Huge cash boost for families of disabled children

Disabled kid

​Cash will go to support families with disabled children in the Glasgow area

21st July 2017 by Robert Armour 3 Comments

A project supporting families with disabled children in Glasgow has received a £390,000 award from the Big Lottery Fund.

The Growing Together project helps around 200 families and is currently being delivered across four primary schools in the Broomlea, Croftcroighn, Hampden and Langlands areas of Glasgow.

The project supports parents and siblings, tailored to suit the individual needs of each family. 

The funding will allow Cornerstone to provide outreach, support and networking opportunities for families as well as support for children entering secondary school.

Cornerstone provides care for adults, young people and children across Scotland including people with learning disabilities, physical disabilities, dementia, mental health problems and other needs.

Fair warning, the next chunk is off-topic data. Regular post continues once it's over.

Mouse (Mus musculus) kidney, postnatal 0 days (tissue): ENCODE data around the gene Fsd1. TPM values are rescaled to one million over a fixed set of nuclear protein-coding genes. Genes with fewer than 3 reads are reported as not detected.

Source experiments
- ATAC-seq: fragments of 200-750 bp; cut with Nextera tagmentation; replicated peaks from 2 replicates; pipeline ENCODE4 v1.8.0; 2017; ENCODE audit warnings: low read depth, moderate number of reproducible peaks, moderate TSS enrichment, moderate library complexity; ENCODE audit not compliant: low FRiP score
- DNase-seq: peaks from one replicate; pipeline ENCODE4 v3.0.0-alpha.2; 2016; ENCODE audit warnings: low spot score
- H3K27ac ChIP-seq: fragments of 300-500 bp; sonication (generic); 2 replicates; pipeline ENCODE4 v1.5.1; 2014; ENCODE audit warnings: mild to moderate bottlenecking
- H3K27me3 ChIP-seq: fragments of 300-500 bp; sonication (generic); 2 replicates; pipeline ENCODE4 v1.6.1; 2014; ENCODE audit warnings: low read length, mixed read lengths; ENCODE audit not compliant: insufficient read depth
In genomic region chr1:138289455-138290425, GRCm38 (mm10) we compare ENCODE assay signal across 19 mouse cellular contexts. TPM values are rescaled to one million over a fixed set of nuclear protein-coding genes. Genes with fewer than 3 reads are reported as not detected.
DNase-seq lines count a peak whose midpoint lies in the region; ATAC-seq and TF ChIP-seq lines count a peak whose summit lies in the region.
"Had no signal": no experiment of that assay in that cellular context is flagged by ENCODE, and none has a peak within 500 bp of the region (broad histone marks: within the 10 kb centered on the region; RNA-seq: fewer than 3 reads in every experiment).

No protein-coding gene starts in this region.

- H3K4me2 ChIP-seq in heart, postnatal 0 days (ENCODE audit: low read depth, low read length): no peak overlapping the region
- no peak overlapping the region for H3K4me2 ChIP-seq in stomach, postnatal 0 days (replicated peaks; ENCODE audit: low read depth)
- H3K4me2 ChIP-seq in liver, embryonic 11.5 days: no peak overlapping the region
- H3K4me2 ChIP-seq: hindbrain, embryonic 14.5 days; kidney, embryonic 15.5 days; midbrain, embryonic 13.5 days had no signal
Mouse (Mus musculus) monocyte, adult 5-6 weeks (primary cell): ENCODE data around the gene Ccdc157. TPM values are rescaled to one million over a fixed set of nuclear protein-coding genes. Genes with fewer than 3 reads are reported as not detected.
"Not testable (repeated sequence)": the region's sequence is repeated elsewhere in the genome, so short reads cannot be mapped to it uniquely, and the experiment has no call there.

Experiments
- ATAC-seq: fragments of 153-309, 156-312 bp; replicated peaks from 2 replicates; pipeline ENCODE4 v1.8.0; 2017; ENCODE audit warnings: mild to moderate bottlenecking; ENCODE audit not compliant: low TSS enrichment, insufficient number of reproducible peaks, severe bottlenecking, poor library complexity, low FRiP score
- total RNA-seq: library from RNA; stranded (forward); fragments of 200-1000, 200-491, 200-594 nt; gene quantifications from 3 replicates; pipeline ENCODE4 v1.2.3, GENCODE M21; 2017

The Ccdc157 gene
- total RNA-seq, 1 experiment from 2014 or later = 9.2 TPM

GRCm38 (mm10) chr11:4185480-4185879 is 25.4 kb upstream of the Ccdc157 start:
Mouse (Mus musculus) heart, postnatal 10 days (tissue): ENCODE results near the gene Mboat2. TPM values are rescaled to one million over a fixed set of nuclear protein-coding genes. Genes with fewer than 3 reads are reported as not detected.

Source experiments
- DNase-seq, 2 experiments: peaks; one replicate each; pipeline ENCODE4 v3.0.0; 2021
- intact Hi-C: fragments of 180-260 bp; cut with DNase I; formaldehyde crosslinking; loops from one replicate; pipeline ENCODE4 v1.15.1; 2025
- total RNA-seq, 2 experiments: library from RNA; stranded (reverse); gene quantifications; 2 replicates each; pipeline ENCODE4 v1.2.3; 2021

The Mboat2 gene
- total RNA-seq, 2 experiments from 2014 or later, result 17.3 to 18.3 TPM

Susan Lorimer of Growing Together, said: “We are delighted to have been awarded this funding. Our previous Big Lottery funding allowed each family to experience their own unique journey and have their support tailored to meet their individual requirements.

“Our new award will enable us to continue providing this valuable support and assist us to reach out to an even wider range of families in need.”

Lisa Duthie, leader of The Cornerstone Foundation, said: “It is fantastic news that we have received this National Lottery award. This means that we are able to continue Cornerstone’s Growing Together project, enabling children and their families to enjoy fulfilled and valued lives.”

Big Lottery Fund Scotland chair Maureen McGinn said the funding will make “a big difference where it is needed most”

She added: “I wish Cornerstone every success as it goes on to develop and expand its project for the benefit of their local community.”

Since 1980, Cornerstone has grown to support more than 2,200 people each year, delivering services within 18 local authority areas across Scotland. 

23rd July 2017 by linda

Why it not helping kids in ASL school's as my disabled granddaughter is at mainstream school ASL unit and gets no support very wrong it's only stand alone schools that get all support and everything else

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